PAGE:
America’s educational institutions used to adhere to objective standards of excellence. Students and faculty members had to strive and were rewarded (or not) according to their performance. What their background might be or where their ancestors lived didn’t matter.
That was true until a corrosive idea called “disparate impact” began taking hold in the country some 50 years ago. What that meant was that objective standards were objectionable if they resulted in poorer performance by certain racial groups. The obsession with disparate impact was kick-started by the Supreme Court’s 1971 Griggs v. Duke Power decision and has been growing in destructive force ever since.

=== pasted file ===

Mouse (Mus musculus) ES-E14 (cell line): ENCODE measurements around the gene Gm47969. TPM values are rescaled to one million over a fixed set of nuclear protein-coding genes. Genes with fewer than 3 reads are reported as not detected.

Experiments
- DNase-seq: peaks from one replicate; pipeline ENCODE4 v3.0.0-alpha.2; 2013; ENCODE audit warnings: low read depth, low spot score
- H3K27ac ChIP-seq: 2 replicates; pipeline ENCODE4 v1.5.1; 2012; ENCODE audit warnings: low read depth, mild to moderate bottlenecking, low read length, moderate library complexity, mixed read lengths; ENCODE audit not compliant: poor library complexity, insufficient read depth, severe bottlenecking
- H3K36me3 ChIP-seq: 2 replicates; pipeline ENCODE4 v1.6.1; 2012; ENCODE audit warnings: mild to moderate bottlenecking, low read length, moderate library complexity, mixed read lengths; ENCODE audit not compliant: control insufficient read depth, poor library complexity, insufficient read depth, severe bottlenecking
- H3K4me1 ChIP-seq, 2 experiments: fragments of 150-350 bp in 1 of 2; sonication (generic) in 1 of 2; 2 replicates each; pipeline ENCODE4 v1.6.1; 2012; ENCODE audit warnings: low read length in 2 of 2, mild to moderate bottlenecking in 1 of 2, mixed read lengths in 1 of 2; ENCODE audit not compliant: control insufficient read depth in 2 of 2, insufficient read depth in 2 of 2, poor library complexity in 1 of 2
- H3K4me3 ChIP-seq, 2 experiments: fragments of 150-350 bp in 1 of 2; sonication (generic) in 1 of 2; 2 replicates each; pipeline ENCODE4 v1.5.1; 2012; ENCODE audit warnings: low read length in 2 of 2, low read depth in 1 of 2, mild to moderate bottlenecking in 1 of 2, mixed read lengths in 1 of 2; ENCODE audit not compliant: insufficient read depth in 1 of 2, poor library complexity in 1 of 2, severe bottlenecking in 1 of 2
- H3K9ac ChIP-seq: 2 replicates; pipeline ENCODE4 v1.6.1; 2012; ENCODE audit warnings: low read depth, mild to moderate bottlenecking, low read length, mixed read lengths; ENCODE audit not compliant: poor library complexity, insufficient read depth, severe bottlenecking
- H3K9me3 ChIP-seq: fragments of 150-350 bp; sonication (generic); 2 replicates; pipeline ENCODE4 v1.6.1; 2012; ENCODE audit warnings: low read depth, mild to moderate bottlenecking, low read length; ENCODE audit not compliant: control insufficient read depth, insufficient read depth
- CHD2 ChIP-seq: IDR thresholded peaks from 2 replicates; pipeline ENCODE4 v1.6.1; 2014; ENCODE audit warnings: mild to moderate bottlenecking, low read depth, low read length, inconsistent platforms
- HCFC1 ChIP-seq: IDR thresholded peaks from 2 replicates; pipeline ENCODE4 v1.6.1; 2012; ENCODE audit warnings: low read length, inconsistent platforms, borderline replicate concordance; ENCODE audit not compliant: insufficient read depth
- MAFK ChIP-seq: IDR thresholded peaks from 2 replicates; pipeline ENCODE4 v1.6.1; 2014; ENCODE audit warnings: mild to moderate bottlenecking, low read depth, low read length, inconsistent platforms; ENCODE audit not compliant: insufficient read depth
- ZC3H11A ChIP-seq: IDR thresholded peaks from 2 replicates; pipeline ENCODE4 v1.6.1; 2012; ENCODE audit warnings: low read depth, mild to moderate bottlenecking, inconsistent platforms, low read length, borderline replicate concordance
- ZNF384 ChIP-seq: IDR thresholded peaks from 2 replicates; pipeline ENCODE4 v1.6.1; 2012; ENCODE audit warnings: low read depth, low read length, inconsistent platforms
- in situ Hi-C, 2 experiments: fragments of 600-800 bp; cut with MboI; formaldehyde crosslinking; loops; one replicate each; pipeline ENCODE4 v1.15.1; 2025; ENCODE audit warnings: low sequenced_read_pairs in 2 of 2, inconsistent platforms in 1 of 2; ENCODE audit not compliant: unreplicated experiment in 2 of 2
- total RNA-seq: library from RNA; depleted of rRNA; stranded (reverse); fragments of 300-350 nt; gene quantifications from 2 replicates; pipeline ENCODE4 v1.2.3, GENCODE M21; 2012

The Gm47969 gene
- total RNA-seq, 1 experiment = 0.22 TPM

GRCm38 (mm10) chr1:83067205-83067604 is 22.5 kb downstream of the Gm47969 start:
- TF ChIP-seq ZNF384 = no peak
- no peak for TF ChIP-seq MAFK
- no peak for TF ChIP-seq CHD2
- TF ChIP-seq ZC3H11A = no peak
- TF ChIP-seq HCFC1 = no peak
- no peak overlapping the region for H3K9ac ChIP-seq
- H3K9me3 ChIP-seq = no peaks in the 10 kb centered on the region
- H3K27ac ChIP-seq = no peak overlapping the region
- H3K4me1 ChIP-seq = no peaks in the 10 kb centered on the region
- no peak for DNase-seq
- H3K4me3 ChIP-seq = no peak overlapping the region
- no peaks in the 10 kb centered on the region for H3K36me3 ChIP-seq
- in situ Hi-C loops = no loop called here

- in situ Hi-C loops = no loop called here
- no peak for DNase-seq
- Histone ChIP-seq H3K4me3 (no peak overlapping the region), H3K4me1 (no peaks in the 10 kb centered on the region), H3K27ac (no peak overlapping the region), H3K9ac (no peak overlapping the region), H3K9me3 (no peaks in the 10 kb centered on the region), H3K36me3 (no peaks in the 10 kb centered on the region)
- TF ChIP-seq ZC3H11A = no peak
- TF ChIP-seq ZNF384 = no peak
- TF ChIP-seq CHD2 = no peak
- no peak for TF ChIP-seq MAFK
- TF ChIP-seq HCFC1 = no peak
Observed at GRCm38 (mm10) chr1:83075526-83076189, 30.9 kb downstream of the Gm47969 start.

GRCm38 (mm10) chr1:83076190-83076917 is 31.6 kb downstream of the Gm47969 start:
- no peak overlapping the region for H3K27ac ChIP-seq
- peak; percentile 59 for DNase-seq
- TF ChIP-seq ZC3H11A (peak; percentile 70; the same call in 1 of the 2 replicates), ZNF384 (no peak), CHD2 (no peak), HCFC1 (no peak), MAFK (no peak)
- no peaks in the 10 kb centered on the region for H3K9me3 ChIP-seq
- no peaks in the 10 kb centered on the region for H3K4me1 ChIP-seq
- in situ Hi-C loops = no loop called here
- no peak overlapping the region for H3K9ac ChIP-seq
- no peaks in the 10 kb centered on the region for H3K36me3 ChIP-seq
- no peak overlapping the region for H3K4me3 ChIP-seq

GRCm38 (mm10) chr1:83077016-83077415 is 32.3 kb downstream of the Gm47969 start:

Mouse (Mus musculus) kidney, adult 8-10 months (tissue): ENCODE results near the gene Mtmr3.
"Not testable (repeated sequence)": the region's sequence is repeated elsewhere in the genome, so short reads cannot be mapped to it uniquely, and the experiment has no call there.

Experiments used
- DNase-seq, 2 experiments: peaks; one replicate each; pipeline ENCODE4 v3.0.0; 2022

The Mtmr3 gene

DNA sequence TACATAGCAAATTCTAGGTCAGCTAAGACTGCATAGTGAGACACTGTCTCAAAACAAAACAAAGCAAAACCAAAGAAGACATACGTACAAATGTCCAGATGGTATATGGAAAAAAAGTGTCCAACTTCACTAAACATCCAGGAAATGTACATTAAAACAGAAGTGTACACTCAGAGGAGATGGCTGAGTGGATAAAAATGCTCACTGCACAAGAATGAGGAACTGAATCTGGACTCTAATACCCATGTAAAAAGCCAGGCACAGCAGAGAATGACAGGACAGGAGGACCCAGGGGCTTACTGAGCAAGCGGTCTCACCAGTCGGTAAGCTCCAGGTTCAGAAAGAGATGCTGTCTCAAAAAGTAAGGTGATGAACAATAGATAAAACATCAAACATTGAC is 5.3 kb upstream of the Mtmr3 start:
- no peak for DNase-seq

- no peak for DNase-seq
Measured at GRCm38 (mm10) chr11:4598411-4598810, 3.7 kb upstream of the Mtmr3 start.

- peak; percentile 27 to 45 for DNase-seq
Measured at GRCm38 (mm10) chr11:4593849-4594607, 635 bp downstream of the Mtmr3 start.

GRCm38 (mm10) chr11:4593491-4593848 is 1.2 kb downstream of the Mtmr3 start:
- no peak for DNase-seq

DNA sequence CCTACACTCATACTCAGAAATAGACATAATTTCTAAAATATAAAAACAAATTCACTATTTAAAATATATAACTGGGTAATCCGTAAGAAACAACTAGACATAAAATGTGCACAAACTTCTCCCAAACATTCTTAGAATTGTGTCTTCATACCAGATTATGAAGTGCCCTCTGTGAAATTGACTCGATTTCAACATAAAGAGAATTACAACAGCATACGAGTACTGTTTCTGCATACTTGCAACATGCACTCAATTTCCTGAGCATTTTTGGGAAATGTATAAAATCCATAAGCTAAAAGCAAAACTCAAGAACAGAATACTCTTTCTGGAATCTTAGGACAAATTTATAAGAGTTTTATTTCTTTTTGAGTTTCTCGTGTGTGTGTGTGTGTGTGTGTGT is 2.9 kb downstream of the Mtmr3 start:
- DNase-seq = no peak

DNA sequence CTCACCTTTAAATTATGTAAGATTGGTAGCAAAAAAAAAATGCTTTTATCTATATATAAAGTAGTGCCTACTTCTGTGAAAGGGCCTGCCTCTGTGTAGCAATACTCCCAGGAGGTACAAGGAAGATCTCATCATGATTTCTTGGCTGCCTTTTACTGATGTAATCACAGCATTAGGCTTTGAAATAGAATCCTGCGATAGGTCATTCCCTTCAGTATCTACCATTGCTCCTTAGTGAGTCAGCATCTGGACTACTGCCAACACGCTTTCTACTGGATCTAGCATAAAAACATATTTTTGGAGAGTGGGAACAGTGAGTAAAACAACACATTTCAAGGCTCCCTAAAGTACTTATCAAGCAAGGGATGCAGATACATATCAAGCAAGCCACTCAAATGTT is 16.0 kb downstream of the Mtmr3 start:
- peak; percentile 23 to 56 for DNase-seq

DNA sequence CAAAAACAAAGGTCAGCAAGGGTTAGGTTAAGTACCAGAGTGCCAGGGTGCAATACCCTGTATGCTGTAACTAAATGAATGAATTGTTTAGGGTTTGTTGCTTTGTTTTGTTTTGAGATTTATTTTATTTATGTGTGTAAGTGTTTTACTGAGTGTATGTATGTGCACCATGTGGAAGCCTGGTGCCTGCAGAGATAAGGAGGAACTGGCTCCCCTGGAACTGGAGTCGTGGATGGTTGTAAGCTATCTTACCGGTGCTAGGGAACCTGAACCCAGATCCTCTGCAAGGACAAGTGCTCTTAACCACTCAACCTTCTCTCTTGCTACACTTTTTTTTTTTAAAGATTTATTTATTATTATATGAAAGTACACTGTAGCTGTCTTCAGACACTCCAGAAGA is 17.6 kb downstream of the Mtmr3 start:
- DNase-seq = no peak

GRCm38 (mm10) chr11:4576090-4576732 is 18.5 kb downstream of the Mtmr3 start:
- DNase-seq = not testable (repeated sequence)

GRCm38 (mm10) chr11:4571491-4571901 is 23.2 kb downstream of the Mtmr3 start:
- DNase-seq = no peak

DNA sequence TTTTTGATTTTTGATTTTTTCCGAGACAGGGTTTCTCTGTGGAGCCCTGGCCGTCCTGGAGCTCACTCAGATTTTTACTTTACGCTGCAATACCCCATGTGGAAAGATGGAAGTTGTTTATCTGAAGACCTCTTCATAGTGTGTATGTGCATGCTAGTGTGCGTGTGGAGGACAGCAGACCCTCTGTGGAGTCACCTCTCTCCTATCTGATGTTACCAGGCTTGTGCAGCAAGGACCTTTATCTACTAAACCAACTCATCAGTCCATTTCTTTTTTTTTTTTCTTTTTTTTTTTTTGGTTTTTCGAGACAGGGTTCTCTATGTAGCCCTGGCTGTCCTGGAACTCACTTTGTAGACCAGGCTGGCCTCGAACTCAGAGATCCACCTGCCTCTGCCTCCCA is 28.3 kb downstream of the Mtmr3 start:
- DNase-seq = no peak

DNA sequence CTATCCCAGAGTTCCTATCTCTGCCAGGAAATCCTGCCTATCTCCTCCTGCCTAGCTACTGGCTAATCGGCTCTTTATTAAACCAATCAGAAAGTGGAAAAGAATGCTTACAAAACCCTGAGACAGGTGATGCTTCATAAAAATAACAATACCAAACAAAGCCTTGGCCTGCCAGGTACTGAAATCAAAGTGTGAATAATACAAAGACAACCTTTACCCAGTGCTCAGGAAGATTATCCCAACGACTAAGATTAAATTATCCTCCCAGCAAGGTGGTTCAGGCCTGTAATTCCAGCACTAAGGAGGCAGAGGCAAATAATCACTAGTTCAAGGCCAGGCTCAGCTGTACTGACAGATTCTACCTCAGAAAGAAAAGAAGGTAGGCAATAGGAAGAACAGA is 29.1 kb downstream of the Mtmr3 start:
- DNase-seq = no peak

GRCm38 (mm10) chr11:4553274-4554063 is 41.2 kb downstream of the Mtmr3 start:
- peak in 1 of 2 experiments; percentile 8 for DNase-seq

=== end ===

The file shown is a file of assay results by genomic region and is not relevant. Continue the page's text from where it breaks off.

In her latest book, When Race Trumps Merit: How the Pursuit of Equity Sacrifices Excellence, Destroys Beauty, and Threatens Lives, Heather Mac Donald surveys the landscape and sees profound changes in crucial institutions: our schools and colleges, law-enforcement, medicine, and the fine arts. Everywhere, merit is being eroded due to the acceptance among “progressive” elites of what Mac Donald calls the bias fallacy—namely, that any underrepresentation or outcome disparities for blacks and Hispanics must be caused by bias against them.
Mac Donald sees profound changes in crucial institutions: colleges, law-enforcement, medicine, and the fine arts.FacebookTwitterEmailPrintMac Donald rebuts that notion, writing, “The underrepresentation of blacks in many professions is the result of the unequal distribution of skills, not of bias. Sixty-six percent of black twelfth-graders nationally were ‘below basic’ in math skills in 2019, as measured by the National Assessment of Educational Progress (NAEP) exam.” Without good math skills, many opportunities are foreclosed, no matter your race. Bias is a facile but utterly mistaken explanation.